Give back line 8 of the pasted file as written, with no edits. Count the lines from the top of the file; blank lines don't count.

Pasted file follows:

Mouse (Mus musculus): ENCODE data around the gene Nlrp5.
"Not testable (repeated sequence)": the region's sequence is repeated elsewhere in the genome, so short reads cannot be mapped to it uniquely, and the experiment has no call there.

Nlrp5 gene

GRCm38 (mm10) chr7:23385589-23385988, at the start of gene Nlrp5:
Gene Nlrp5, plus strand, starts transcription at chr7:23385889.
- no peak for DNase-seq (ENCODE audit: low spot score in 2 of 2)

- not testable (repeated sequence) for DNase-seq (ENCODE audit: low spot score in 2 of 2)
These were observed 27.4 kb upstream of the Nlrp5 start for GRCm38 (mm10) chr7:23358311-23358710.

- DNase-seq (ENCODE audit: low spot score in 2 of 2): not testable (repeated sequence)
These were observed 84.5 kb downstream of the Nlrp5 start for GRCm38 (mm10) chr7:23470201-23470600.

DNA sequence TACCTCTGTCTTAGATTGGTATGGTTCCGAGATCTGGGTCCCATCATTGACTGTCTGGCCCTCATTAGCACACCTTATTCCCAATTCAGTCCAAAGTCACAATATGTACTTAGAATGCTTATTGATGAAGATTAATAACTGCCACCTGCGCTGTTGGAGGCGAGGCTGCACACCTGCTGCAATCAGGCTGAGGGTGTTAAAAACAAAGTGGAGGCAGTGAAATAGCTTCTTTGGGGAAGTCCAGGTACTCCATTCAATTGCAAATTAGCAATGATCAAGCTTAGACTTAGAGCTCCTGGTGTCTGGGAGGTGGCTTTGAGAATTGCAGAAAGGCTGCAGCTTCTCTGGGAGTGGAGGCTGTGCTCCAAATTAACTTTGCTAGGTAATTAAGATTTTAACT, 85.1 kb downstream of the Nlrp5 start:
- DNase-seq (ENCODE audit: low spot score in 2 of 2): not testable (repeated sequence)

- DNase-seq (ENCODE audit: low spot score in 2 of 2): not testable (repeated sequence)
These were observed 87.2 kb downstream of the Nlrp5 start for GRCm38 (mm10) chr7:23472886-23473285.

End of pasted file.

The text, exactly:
These were observed 27.4 kb upstream of the Nlrp5 start for GRCm38 (mm10) chr7:23358311-23358710.